7 Games With An Amazing Mechanic That You Have To Experience

While these may not be going down in history, this particular feature of theirs stands out extremely well.

Story Highlights

  • Many video games out there fail to make it big time due to various different factors. 
  • Some of them, however, don’t deserve all the hate they get, considering the involvement of their mechanics.
  • This piece aims to point out quality games that did one unique thing so well, they deserve more love.
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Taking a sprint away from all your Elden Rings, Red Dead Redemption 2s, and The Witcher 3: Wild Hunts, I strongly believe certain games don’t get enough credit sometimes for everything that they bring to the table. Of course, I can’t be ignorant of the overall quality of a title, because that’s what determines its subsequent rating and reception.

Still, on some occasions, underrated or negatively rated games pull off that one thing so perfectly, that no other game can imagine replicating it. The feature at hand, therefore, is a celebration of all these underrated aspects of particular games, may those be a story element, gameplay, world-building, level design, or entirely something else, that stands out incredibly well. 

If Nothing Else, These Games Got This One Feature Just Right 

In case I miss out on a gem that you’d like to see included here, make sure to talk about it in the comments section, since the forthcoming entries are all something that I talk about from personal experience.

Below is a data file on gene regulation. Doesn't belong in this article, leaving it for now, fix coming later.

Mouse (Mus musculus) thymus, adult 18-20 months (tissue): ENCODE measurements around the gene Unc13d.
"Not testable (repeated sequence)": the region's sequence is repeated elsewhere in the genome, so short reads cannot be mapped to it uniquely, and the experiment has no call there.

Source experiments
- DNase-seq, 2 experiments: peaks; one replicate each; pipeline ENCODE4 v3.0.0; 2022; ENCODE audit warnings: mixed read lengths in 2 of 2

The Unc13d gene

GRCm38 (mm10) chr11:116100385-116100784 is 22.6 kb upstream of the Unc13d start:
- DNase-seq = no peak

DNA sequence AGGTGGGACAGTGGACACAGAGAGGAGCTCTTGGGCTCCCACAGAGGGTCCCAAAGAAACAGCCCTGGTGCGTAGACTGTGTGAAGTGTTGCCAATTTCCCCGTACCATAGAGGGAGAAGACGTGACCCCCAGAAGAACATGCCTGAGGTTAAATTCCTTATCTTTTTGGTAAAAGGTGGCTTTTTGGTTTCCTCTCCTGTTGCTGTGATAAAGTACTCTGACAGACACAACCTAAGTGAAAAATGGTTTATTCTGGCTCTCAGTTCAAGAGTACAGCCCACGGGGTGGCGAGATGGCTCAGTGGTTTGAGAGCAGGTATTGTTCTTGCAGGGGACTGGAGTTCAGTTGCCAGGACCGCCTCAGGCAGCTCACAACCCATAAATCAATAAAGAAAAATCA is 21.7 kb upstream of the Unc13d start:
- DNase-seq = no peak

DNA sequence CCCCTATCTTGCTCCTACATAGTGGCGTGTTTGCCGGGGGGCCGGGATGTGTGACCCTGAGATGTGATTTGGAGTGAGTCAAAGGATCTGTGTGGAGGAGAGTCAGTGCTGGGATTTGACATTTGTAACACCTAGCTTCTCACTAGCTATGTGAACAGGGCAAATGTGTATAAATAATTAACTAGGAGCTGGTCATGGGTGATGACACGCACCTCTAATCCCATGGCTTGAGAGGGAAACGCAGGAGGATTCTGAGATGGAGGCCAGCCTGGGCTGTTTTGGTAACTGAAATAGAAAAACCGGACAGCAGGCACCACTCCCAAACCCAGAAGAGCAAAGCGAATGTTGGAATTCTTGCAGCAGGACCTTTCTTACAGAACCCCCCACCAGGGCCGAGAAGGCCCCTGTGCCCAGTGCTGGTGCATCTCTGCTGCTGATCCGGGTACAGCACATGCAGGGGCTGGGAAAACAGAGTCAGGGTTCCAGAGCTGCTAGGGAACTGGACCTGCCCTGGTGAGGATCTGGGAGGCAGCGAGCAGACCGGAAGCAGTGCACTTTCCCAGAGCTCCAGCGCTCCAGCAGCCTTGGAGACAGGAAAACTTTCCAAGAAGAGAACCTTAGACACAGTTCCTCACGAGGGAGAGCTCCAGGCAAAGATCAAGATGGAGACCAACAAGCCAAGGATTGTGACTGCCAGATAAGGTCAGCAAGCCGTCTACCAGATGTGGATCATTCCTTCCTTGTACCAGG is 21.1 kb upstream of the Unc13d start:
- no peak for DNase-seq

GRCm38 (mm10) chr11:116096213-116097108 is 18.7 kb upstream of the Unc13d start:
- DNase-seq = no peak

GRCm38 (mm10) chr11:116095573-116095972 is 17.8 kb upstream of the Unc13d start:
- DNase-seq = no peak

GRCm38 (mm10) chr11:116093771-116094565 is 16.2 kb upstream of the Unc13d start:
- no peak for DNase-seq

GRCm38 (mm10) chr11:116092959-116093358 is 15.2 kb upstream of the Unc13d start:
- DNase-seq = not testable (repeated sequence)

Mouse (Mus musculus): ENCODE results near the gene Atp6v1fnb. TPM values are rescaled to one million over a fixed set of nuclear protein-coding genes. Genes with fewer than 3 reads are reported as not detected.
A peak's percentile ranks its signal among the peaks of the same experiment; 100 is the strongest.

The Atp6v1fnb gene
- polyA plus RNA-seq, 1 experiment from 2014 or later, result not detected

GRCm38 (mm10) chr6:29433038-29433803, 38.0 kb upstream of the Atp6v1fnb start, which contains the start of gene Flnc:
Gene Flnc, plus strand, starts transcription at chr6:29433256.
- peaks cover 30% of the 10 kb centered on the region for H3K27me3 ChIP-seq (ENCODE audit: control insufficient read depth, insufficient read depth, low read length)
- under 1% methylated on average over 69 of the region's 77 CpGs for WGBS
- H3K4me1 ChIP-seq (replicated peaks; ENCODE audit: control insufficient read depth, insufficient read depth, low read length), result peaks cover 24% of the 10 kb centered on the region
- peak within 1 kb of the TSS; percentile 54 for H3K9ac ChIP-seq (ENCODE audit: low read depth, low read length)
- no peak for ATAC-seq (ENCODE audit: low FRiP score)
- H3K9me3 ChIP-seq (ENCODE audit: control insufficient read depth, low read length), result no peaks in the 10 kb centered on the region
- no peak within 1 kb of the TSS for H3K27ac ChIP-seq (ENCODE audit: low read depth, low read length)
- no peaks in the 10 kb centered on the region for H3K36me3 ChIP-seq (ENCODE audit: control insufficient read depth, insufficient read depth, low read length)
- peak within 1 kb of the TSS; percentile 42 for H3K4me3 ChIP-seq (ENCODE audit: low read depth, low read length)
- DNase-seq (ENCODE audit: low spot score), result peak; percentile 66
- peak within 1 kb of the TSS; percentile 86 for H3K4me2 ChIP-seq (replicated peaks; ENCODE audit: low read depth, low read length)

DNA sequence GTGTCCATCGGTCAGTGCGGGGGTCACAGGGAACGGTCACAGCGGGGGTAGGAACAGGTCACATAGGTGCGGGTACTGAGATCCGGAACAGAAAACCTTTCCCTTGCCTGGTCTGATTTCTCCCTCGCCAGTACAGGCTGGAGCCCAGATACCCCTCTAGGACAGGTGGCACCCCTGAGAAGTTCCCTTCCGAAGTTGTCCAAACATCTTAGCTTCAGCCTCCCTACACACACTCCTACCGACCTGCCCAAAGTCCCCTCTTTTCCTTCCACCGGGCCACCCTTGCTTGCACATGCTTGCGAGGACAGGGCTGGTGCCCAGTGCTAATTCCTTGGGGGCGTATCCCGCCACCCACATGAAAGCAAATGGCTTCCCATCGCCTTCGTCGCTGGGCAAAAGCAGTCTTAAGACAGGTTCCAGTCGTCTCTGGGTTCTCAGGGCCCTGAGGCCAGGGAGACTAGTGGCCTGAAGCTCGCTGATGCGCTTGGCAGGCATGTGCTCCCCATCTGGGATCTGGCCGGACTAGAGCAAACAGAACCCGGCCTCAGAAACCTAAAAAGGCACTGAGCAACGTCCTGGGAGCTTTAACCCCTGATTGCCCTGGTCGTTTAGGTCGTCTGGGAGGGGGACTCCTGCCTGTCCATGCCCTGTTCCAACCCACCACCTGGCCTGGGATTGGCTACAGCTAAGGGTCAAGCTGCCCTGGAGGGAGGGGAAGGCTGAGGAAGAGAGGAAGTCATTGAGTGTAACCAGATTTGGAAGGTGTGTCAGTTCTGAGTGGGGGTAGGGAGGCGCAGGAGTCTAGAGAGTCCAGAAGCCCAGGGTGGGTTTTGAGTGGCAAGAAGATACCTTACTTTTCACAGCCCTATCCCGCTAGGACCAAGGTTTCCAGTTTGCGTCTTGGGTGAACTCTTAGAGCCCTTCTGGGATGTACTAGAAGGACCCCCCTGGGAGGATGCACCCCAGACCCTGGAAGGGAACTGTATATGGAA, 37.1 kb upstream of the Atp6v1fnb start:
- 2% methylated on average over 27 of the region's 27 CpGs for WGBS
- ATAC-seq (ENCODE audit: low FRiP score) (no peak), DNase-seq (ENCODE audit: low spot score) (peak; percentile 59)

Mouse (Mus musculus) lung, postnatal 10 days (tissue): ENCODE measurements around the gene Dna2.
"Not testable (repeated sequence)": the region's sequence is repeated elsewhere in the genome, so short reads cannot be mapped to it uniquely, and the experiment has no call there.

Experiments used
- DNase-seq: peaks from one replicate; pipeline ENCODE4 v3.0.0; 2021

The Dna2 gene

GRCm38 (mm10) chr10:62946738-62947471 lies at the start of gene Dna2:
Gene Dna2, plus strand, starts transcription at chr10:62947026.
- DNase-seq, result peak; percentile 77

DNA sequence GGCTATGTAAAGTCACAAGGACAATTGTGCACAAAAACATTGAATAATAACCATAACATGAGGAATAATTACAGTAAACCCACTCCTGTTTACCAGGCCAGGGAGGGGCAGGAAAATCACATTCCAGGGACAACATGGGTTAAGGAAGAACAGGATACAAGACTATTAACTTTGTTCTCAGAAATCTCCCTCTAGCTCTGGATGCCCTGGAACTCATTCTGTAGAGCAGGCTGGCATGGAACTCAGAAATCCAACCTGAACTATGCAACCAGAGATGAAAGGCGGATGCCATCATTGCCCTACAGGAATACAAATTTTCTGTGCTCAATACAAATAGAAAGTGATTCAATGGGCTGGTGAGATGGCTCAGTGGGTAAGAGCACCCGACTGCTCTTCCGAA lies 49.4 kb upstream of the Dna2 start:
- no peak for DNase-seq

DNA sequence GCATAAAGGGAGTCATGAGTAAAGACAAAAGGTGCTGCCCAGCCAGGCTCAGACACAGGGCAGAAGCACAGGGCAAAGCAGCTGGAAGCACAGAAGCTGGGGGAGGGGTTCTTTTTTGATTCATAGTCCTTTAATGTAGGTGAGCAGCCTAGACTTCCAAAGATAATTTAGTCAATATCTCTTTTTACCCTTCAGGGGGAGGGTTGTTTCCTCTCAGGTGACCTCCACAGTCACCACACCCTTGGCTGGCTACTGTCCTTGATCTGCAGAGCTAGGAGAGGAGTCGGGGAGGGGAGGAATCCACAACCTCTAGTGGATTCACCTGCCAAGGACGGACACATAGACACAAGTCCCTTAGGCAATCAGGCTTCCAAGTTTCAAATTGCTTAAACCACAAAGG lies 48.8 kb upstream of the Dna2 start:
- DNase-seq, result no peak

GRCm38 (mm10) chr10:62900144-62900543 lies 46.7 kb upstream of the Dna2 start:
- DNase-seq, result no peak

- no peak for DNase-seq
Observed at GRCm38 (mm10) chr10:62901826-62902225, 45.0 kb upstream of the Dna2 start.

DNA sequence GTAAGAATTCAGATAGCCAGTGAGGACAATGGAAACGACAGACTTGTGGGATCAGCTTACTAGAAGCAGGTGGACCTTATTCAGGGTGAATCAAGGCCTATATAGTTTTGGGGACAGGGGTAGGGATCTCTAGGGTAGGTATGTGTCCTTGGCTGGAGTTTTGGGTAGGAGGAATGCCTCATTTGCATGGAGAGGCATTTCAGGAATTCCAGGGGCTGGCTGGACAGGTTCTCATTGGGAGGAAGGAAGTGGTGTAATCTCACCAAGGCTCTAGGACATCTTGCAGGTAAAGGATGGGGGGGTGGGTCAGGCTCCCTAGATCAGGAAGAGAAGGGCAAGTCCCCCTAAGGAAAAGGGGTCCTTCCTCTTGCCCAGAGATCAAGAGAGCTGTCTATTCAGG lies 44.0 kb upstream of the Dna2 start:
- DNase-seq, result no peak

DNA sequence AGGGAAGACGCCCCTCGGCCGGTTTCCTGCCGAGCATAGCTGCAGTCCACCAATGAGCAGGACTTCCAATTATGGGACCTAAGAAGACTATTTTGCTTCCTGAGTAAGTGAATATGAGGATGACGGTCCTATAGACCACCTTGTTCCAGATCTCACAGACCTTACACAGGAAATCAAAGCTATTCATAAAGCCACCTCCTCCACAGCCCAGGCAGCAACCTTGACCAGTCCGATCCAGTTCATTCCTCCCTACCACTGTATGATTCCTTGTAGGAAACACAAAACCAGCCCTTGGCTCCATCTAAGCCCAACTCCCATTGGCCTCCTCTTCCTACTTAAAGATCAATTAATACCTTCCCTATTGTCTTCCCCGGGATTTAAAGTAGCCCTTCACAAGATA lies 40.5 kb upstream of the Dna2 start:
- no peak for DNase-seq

1. The Just Cause Titles With Their Grappling Hook And Traversal 

Just Cause 2 Handles Traversal Like Nothing Else | Source: Steam
Just Cause 2 Handles Traversal Like Nothing Else | Source: Steam

While the Just Cause franchise by Avalanche Studios can’t be in the same category as other mega-hit action-adventure third-person shooters, I know why I find myself returning to these games, preferably Just Cause 3, time and time again—all because of its spectacular traversal.

The series deserves much recognition for the way it handles the grappling hook mechanic, arming Rico with not just a tool to get around everywhere faster, but to propel his foes against each other and wreak unmitigated environmental destruction. You’ve got to play it to believe it, and my recommendation to you for getting started with the franchise is Just Cause 2. Can’t go wrong with that one.

2. Portal With Its … Well … Portals

Portal 2 is a Forgotten Masterpiece
Portal 2 Is the Epitome Of Puzzle Games | Source: Valve

The common consensus around the development of the Portal series is that coding and designing portals is relatively easy — all things considered — but intertwining them in levels where they just make perfect sense is a whole different story on its own. And evidently, Valve nailed it on the head with the Portal games, making a duo of puzzle platformers that stay relevant even to this day. 

Oh, and Portal 2 happens to have one of the most mind-boggling endings in gaming history. It’s nothing to sleep on. 

3. Days Gone With Its Implementation Of Zombie Hordes

Days Gone
Days Gone is a Fantastic Post-Apocalyptic Zombie Game | Source: Steam 

While Bend Studio’s very first project focusing on an open-world setting wasn’t as much of a big hit among fans and critics as the developer had wanted it to be, Days Gone sure knows how to make hordes of zombies chase after you. The first time that happens is absolutely gut-wrenching, and when you happen to take an entire wave down, the feeling is super energizing.

4. Anthem And Its Remarkable Flight System 

YouTube video